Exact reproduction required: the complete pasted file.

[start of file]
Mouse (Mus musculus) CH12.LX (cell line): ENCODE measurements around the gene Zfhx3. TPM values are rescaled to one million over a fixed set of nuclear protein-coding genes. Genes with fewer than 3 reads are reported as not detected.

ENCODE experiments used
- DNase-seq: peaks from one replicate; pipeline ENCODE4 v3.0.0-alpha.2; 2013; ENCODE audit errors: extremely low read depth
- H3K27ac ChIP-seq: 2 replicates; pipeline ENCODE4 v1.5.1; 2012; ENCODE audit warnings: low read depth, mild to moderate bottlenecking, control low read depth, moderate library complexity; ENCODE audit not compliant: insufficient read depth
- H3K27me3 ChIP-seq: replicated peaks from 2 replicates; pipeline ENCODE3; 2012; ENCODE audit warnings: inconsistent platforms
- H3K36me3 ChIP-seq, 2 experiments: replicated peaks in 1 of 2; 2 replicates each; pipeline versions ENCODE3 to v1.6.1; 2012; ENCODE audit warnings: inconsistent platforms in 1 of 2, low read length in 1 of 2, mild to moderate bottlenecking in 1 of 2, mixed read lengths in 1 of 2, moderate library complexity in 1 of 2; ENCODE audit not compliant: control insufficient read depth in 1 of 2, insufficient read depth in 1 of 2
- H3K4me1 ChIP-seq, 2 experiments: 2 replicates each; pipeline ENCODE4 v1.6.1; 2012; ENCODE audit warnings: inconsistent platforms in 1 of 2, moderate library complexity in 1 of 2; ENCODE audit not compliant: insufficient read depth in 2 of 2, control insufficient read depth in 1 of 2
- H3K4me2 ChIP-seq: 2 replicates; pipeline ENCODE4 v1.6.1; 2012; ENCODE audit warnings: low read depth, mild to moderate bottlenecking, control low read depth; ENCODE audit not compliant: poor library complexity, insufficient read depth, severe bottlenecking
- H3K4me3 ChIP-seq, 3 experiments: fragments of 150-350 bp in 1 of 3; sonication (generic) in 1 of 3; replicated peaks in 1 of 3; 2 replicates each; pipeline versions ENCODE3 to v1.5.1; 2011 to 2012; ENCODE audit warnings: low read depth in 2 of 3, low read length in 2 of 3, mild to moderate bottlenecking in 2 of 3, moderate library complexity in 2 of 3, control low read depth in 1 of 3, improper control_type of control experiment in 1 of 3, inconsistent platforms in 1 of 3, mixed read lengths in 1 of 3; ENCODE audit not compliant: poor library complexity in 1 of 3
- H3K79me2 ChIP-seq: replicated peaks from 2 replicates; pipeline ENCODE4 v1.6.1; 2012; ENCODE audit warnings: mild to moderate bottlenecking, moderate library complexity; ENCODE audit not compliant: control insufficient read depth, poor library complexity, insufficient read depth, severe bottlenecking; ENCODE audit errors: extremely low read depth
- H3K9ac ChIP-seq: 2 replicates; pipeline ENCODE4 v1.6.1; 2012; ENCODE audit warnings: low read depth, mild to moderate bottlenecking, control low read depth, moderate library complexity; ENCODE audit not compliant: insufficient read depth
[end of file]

Mouse (Mus musculus) CH12.LX (cell line): ENCODE measurements around the gene Zfhx3. TPM values are rescaled to one million over a fixed set of nuclear protein-coding genes. Genes with fewer than 3 reads are reported as not detected.

ENCODE experiments used
- DNase-seq: peaks from one replicate; pipeline ENCODE4 v3.0.0-alpha.2; 2013; ENCODE audit errors: extremely low read depth
- H3K27ac ChIP-seq: 2 replicates; pipeline ENCODE4 v1.5.1; 2012; ENCODE audit warnings: low read depth, mild to moderate bottlenecking, control low read depth, moderate library complexity; ENCODE audit not compliant: insufficient read depth
- H3K27me3 ChIP-seq: replicated peaks from 2 replicates; pipeline ENCODE3; 2012; ENCODE audit warnings: inconsistent platforms
- H3K36me3 ChIP-seq, 2 experiments: replicated peaks in 1 of 2; 2 replicates each; pipeline versions ENCODE3 to v1.6.1; 2012; ENCODE audit warnings: inconsistent platforms in 1 of 2, low read length in 1 of 2, mild to moderate bottlenecking in 1 of 2, mixed read lengths in 1 of 2, moderate library complexity in 1 of 2; ENCODE audit not compliant: control insufficient read depth in 1 of 2, insufficient read depth in 1 of 2
- H3K4me1 ChIP-seq, 2 experiments: 2 replicates each; pipeline ENCODE4 v1.6.1; 2012; ENCODE audit warnings: inconsistent platforms in 1 of 2, moderate library complexity in 1 of 2; ENCODE audit not compliant: insufficient read depth in 2 of 2, control insufficient read depth in 1 of 2
- H3K4me2 ChIP-seq: 2 replicates; pipeline ENCODE4 v1.6.1; 2012; ENCODE audit warnings: low read depth, mild to moderate bottlenecking, control low read depth; ENCODE audit not compliant: poor library complexity, insufficient read depth, severe bottlenecking
- H3K4me3 ChIP-seq, 3 experiments: fragments of 150-350 bp in 1 of 3; sonication (generic) in 1 of 3; replicated peaks in 1 of 3; 2 replicates each; pipeline versions ENCODE3 to v1.5.1; 2011 to 2012; ENCODE audit warnings: low read depth in 2 of 3, low read length in 2 of 3, mild to moderate bottlenecking in 2 of 3, moderate library complexity in 2 of 3, control low read depth in 1 of 3, improper control_type of control experiment in 1 of 3, inconsistent platforms in 1 of 3, mixed read lengths in 1 of 3; ENCODE audit not compliant: poor library complexity in 1 of 3
- H3K79me2 ChIP-seq: replicated peaks from 2 replicates; pipeline ENCODE4 v1.6.1; 2012; ENCODE audit warnings: mild to moderate bottlenecking, moderate library complexity; ENCODE audit not compliant: control insufficient read depth, poor library complexity, insufficient read depth, severe bottlenecking; ENCODE audit errors: extremely low read depth
- H3K9ac ChIP-seq: 2 replicates; pipeline ENCODE4 v1.6.1; 2012; ENCODE audit warnings: low read depth, mild to moderate bottlenecking, control low read depth, moderate library complexity; ENCODE audit not compliant: insufficient read depth